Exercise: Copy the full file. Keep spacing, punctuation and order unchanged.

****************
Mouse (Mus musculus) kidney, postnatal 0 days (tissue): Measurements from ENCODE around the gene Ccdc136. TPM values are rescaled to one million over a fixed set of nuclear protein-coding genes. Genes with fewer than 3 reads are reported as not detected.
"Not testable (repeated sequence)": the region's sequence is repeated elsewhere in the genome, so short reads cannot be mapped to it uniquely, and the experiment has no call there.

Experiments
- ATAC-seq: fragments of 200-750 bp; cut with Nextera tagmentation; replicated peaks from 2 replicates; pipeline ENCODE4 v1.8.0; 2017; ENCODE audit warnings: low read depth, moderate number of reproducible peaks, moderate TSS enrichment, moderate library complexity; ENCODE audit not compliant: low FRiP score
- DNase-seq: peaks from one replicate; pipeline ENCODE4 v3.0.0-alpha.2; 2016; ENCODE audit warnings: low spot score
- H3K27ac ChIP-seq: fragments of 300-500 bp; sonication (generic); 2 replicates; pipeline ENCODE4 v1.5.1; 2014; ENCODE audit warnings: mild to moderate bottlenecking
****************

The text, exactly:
Mouse (Mus musculus) kidney, postnatal 0 days (tissue): Measurements from ENCODE around the gene Ccdc136. TPM values are rescaled to one million over a fixed set of nuclear protein-coding genes. Genes with fewer than 3 reads are reported as not detected.
"Not testable (repeated sequence)": the region's sequence is repeated elsewhere in the genome, so short reads cannot be mapped to it uniquely, and the experiment has no call there.

Experiments
- ATAC-seq: fragments of 200-750 bp; cut with Nextera tagmentation; replicated peaks from 2 replicates; pipeline ENCODE4 v1.8.0; 2017; ENCODE audit warnings: low read depth, moderate number of reproducible peaks, moderate TSS enrichment, moderate library complexity; ENCODE audit not compliant: low FRiP score
- DNase-seq: peaks from one replicate; pipeline ENCODE4 v3.0.0-alpha.2; 2016; ENCODE audit warnings: low spot score
- H3K27ac ChIP-seq: fragments of 300-500 bp; sonication (generic); 2 replicates; pipeline ENCODE4 v1.5.1; 2014; ENCODE audit warnings: mild to moderate bottlenecking